The Icelandic authorities have announced that arrivals from 30 third countries have been permitted to enter the country starting from this week, as the latest risk assessment revealed that these countries are not epidemiologically risky, SchengenVisaInfo.com reports.
This means that holders of vaccination and recovery certificates from the following countries can enter the country without quarantine requirements upon arrival:
- Bosnia and Hercegovina
- Hong Kong (SAR)
- Macao (SAR)
- New Zealand
- North Macedonia
- Saudi Arabia
- South Korea
- United Arab Emirates
- United States of America
However, travellers from these countries that are not vaccinated or cannot show proof of the previous infection are required to follow these rules:
- Present a PCR test result taken 72 hours before departure
- Take a PCR test within 48 hours of arrival
- Undergo five-day quarantine
- Take another PCR test on the fifth day of quarantine
Moreover, vaccinated travellers reaching Iceland are divided into two groups, and different entry rules apply to them, as the following list shows:
- Vaccinated travellers with ties in Iceland are required to present a COVID-19 test within 48 hours of arrival.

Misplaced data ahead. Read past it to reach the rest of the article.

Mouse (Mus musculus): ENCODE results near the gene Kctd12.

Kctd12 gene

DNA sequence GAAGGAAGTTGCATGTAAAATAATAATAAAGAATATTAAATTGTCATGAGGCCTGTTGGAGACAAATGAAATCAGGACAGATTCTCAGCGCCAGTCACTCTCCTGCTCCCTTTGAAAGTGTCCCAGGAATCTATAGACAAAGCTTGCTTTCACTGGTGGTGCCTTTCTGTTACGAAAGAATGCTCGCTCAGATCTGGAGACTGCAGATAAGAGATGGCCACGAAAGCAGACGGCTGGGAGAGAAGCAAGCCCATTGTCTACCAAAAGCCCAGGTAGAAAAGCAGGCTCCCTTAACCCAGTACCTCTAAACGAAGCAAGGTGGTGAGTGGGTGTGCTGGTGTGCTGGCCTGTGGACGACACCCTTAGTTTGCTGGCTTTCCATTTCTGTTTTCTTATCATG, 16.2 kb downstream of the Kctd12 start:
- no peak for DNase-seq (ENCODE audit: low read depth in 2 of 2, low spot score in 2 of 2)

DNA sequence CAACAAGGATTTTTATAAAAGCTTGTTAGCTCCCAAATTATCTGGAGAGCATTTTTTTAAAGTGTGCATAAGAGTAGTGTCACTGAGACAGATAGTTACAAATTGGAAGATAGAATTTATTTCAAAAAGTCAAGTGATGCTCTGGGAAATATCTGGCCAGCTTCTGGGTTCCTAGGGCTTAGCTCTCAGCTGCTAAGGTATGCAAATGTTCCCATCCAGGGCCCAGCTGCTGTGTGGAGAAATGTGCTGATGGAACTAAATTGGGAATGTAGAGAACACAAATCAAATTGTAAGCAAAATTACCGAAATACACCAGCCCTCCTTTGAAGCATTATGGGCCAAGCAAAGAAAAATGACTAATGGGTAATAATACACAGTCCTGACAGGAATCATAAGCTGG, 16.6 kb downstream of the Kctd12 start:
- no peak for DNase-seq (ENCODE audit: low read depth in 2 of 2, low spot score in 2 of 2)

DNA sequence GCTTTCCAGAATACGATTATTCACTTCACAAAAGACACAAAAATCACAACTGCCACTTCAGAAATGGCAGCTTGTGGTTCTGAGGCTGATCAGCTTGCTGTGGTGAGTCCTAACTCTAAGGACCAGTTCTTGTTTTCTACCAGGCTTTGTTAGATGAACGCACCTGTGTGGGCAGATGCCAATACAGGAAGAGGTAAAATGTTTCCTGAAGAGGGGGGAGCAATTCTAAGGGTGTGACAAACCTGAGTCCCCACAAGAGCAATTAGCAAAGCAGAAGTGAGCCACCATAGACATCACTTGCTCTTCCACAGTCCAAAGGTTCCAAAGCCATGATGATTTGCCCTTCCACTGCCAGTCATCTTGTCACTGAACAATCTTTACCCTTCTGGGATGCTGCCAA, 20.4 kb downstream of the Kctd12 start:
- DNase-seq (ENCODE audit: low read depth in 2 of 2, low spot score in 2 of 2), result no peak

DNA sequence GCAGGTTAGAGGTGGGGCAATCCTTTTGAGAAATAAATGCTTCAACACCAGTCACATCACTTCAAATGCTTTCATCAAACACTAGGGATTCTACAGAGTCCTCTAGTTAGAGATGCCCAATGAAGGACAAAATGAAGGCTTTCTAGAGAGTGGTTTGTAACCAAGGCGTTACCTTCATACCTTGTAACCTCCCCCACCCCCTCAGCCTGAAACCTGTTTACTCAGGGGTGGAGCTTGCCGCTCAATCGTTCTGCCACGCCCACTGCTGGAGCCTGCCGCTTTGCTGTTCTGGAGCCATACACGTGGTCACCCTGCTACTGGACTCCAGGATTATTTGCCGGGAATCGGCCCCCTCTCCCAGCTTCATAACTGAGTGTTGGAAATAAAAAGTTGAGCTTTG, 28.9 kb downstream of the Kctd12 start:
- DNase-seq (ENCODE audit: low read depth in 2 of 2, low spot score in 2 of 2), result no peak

- Vaccinated travellers with no ties in Iceland (no family, spouse or friend) have to undergo a PCR test before departure. Similar rules apply to holders of recovery certificates.
But those who recently recovered from COVID-19 (14 days to 180 before travelling) have to present the positive test to prove their previous infection – which exempts them from pre-departure and upon arrival testing requirements. Refusing to get tested upon arrival is fined ISK 100,000 (€665).
Except for third countries, all EEA/EFTA, Andorra, Monaco, San Marino, and the Vatican City citizens are also permitted to enter the country free of quarantine requirements.
Furthermore, holders of vaccination certificates must be inoculated with one (single-shot vaccines) or two-dose vaccines at least 14 days before reaching Iceland. The list of vaccines approved by the Icelandic authorities consists of European Agency Medicines (EMA) approved vaccines and the World Health Organisation (WHO) recognised vaccines for use.
WHO’s data shows that186 positive cases with COVID-19 have been registered in Iceland during the last 24 hours. Since the pandemic started, the COVID-19 infection has taken the lives of 34 Icelandic residents, whereas 14,757 tested positive for the disease.
Furthermore, the European Centre for Disease Prevention and Control (ECDC) reveals that 77.7 per cent of the population in Iceland is vaccinated with the first shot of COVID vaccine, whereas 76.5 per cent is fully vaccinated.